To receive FREE download of my award winning novel, Watcher in the Shadows subscribe to my mailing list!
Sylvie has a secret watcher. His mission is to eliminate any newcomer who might sully her innocence.
Sylvie’s carefree world turns into a nightmare when terrible accidents start to befall her male friends. Is she jinxed or is someone out to harm them? She must find the killer before he does anything to the new man in her life.
Winner of the NAWG Award ‘This is the rarest of creatures a thriller that actually thrills. From the opening page, this suspense story grabs the reader and won’t let go. It’s a genuinely creepy, tingly read, packed with menace and malice – the sort that is uncomfortable to read but impossible to put down.’
Iain Pattison – Award judge
Location is one of the most important things for me as a writer. I need to be able to picture exactly where the action of each scene is set. My characters are always from my imagination, but the settings are real.
The locations for all but my first two novels have been inspired by holidays, but unlike the Fiona Mason Mysteries, our holiday to Morocco was never intended as a research trip. It was only because I had finished the final draft of Blood Across the Divide and had a three month wait before the research trip for the next Fiona Mason novel that I decided I would try writing a new series. Our holiday to Morocco had exceeded all expectation and was still fresh in my memory. What had helped make it so special is that the travel company was working with the Royal Academy who provided an accompanying history lecturer who pointed out things we might well have missed and who gave us lectures in the evenings. The idea for a novel began to take shape, though suffice it to say, our lecturer was nothing like Aunt Jessica.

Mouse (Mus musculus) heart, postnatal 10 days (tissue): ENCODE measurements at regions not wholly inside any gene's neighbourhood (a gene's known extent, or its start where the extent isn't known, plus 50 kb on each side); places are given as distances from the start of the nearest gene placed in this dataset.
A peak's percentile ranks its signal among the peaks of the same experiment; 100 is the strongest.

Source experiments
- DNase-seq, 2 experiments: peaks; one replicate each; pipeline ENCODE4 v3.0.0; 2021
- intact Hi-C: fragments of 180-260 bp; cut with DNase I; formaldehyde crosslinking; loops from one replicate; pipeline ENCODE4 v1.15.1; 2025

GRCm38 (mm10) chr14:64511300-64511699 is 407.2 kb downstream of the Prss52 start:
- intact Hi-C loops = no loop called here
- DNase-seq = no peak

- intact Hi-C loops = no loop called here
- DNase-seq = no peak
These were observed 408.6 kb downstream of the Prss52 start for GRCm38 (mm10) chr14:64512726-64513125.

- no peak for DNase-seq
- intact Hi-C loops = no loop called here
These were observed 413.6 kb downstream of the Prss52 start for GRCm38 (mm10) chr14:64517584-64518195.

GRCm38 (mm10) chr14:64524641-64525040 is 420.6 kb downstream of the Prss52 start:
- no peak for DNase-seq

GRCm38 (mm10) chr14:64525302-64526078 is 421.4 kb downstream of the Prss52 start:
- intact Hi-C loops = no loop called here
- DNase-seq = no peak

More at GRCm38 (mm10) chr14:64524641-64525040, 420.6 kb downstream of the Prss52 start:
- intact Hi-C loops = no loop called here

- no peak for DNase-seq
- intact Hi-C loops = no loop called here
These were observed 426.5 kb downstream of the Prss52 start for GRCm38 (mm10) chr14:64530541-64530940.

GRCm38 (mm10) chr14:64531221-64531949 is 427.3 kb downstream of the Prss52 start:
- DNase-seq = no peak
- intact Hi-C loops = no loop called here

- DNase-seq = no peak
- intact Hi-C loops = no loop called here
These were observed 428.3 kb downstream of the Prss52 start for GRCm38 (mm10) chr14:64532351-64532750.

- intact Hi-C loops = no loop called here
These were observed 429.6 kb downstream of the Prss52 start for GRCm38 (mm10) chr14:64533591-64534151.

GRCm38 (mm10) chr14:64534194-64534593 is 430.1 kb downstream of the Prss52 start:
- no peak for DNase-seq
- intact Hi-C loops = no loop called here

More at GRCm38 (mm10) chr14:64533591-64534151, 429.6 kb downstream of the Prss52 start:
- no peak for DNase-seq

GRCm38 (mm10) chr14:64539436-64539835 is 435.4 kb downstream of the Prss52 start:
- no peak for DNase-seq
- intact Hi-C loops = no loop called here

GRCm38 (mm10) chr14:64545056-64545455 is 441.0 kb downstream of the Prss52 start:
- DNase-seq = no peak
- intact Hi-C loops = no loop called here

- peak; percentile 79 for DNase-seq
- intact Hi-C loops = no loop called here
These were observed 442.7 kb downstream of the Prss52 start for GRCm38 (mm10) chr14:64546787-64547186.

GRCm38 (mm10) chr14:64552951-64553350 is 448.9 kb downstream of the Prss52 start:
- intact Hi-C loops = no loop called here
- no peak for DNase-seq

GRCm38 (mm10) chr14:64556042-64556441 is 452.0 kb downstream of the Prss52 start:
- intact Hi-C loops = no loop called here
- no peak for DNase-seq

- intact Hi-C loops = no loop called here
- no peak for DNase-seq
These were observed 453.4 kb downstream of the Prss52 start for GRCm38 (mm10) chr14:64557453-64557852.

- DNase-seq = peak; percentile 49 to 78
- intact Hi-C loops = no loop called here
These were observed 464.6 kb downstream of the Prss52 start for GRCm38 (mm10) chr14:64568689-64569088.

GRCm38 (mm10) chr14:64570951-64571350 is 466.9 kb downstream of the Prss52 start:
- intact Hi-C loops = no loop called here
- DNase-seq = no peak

Although I had made no notes, I did have literally hundreds of photos to help me when I came to write.
Here is the group’s hotel with balconies on each floor looking down into the foyer. On first evening the tour group is taken for dinner at the villa of the city’s former governor.
The next day, they visit the Mausoleum of Mohammed V and the Hassan Tower and go for dinner on a dhow.
Chefchaouen and Fez
The beautiful blue and white city of Chefchaouen turns out to be an adventure in more ways than one! And in the weavers workshop in Fez, Harry is given a Touareg turban and Aunt Jessica is dressed up as a desert Berber.
The Desert Camp
The trip into the desert was one of the great highlights of the tour, but Harry did not enjoy the camel ride!
The fateful dinner and evening entertainment around the campfire that ends in a fatal stabbing.
The picnic and the lad at the pottery who melted the hearts of the ladies.
The Argan workshop
After watching the ladies extract the precious argan oil from the nuts, Jessica and Harry do some more sleuthing.